My children write them every year and haven’t complained yet – but they’re not teenagers so I appreciate my battle is much easier than yours :)

    Is it okay to say that I think a thank-you text is just not right or enough?

    Hope you’re well,
    Simone X

  5. English Grandma
    English Grandma says:

    Dare I contribute to these comments? I do agree with ‘nuttycow’ – written notes and cards are treasured and read again and again – however I did have some very loving and personal thank yous, and modern texts – I do have to move with the times!

  6. The40yearold
    The40yearold says:

    A subject very close to my heart at the moment. We are still battling with the Christmas thank you’s and have since had a 2year olds birthday and party and a 5 year olds birthday and party. Admittedly, they are not of an age where they “do” their own cards, but my 5 year old can write if we provide the necessary text for her to copy and it has been such a long winded process that the last few cards I’ve written, just getting her to write her name at the bottom.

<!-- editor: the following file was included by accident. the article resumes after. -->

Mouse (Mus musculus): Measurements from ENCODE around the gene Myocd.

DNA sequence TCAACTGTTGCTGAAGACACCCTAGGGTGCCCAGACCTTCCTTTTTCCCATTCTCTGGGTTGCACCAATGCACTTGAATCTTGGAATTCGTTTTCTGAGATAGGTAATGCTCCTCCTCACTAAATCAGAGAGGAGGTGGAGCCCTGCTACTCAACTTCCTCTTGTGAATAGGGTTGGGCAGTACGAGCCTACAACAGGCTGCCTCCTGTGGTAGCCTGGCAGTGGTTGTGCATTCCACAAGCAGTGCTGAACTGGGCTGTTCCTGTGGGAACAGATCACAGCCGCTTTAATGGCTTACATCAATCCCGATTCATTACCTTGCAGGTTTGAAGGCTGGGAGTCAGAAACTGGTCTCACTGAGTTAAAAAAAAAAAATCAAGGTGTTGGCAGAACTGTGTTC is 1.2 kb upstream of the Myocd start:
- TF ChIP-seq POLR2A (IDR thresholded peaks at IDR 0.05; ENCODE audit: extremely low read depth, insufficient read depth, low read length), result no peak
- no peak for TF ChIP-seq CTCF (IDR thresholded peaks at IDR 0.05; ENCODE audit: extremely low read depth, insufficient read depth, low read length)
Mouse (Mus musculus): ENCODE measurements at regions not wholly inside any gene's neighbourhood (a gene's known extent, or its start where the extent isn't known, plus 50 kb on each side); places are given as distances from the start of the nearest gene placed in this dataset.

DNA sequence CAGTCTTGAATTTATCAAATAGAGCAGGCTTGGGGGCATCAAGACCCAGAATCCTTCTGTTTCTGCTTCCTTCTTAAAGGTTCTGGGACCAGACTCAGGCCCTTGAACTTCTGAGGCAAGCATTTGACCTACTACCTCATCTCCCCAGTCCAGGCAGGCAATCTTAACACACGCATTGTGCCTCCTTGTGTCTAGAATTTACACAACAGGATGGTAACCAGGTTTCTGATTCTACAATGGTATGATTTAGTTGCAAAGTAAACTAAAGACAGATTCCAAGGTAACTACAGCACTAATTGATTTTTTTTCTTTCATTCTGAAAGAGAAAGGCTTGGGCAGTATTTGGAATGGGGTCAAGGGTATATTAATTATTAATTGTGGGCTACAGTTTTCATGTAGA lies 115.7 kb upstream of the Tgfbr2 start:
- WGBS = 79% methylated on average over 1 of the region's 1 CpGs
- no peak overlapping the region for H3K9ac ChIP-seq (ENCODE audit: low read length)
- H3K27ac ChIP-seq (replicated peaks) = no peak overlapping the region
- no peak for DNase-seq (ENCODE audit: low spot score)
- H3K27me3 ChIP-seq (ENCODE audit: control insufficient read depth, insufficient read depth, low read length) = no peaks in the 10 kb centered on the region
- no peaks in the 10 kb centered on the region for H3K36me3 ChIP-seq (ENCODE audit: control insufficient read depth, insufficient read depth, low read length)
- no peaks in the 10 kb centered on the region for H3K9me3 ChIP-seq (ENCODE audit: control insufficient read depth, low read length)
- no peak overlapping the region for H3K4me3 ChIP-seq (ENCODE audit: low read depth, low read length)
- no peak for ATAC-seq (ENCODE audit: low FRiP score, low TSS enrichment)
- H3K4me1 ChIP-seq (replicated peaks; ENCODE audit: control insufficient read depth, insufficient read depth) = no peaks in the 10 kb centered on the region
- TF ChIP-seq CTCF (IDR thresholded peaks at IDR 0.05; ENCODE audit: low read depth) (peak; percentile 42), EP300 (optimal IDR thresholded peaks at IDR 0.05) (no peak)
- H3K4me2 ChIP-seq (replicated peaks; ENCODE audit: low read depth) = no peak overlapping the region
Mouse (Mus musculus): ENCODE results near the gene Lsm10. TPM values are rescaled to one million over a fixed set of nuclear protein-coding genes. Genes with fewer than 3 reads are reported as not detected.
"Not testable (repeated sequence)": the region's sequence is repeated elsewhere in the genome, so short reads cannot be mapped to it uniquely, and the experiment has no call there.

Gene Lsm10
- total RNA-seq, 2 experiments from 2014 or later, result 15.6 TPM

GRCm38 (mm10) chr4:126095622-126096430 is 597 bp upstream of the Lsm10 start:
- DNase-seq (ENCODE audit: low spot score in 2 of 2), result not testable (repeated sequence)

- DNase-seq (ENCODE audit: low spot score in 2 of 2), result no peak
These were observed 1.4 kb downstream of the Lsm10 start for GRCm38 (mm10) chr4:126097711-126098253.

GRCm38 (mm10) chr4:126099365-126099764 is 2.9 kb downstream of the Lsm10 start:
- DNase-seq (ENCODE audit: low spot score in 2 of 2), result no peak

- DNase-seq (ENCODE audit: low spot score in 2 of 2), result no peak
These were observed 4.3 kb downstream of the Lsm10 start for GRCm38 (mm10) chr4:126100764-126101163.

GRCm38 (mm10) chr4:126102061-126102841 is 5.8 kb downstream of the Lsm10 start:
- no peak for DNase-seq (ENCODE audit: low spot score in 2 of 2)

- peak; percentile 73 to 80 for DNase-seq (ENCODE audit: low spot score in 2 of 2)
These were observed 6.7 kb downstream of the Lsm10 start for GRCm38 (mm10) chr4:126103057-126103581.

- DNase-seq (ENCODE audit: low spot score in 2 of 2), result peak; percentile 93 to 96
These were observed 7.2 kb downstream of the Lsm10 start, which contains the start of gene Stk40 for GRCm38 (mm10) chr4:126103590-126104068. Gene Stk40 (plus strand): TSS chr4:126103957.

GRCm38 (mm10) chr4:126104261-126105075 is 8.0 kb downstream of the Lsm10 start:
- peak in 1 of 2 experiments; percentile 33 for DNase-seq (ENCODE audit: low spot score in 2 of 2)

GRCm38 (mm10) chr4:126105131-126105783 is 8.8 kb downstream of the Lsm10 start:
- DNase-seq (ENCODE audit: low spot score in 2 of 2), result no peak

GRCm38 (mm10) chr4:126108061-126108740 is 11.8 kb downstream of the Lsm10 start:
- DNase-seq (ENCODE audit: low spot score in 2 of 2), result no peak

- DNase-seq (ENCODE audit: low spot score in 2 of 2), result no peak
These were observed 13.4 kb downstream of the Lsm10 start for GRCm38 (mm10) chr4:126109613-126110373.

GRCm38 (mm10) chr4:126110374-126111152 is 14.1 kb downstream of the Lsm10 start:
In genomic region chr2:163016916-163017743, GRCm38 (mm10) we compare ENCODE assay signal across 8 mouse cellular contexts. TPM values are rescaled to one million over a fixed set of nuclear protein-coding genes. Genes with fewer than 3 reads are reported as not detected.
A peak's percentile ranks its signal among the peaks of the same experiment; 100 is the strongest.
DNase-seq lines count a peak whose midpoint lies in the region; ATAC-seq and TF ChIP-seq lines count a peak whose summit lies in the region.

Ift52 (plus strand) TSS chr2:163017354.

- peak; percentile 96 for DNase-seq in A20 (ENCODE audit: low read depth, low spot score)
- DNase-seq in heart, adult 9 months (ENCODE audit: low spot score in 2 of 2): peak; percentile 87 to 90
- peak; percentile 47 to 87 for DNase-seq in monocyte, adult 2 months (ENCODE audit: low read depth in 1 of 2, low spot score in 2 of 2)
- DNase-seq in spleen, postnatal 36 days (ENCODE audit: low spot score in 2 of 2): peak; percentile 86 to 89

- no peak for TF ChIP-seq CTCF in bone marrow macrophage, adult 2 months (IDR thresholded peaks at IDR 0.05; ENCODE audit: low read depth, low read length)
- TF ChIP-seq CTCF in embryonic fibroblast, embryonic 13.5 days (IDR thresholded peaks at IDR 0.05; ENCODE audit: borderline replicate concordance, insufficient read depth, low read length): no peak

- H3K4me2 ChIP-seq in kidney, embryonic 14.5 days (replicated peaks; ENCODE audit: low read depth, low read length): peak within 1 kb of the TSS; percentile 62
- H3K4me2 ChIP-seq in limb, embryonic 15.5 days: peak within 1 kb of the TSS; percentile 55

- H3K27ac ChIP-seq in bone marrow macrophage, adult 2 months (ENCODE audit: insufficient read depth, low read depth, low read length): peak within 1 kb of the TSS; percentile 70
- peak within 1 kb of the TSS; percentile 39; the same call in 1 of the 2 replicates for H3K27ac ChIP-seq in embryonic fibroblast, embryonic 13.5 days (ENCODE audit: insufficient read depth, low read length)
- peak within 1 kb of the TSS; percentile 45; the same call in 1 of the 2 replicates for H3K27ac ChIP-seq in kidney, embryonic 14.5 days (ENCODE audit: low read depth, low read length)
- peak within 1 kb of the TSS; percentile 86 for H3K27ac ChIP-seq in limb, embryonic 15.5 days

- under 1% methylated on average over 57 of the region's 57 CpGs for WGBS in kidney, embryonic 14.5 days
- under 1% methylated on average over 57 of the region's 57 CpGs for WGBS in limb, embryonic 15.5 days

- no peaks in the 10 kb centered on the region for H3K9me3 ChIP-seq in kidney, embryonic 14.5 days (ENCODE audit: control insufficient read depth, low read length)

My sister keeps telling me she doesnt need thank you cards, but I think if someone has taken the trouble to go out and purchase a present and as my children are thoroughly spoiled in the process, the least they could do is write a formal thank you.
    Not sure if I’ll change those rules when they get to the same age as your children. We’ll see!!
    *heads off to buy more bloody thank you cards*

  7. Sarahffelan
    Sarahffelan says:

    Haha I can completely relate! The longer it drags on the worse it gets. Ours were embarrassingly late last year & this year had stupid idea of getting eldest to ‘design’ the card so now have half drawn picture!